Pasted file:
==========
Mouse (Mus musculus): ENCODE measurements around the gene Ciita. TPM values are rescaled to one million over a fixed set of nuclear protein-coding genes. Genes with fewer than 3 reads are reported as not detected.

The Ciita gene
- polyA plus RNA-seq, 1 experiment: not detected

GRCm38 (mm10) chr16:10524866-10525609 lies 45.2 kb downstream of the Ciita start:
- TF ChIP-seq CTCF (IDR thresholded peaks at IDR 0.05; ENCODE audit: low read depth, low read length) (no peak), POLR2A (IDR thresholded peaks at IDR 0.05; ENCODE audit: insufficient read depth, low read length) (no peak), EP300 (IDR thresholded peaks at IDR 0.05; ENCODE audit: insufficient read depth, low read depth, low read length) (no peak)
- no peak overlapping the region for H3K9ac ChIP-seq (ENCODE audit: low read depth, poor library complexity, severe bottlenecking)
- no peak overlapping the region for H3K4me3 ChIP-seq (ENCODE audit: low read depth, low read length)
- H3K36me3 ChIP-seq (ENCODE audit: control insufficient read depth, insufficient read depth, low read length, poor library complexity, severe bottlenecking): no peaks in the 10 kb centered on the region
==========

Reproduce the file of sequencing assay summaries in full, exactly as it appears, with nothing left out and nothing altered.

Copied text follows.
Mouse (Mus musculus): ENCODE measurements around the gene Ciita. TPM values are rescaled to one million over a fixed set of nuclear protein-coding genes. Genes with fewer than 3 reads are reported as not detected.

The Ciita gene
- polyA plus RNA-seq, 1 experiment: not detected

GRCm38 (mm10) chr16:10524866-10525609 lies 45.2 kb downstream of the Ciita start:
- TF ChIP-seq CTCF (IDR thresholded peaks at IDR 0.05; ENCODE audit: low read depth, low read length) (no peak), POLR2A (IDR thresholded peaks at IDR 0.05; ENCODE audit: insufficient read depth, low read length) (no peak), EP300 (IDR thresholded peaks at IDR 0.05; ENCODE audit: insufficient read depth, low read depth, low read length) (no peak)
- no peak overlapping the region for H3K9ac ChIP-seq (ENCODE audit: low read depth, poor library complexity, severe bottlenecking)
- no peak overlapping the region for H3K4me3 ChIP-seq (ENCODE audit: low read depth, low read length)
- H3K36me3 ChIP-seq (ENCODE audit: control insufficient read depth, insufficient read depth, low read length, poor library complexity, severe bottlenecking): no peaks in the 10 kb centered on the region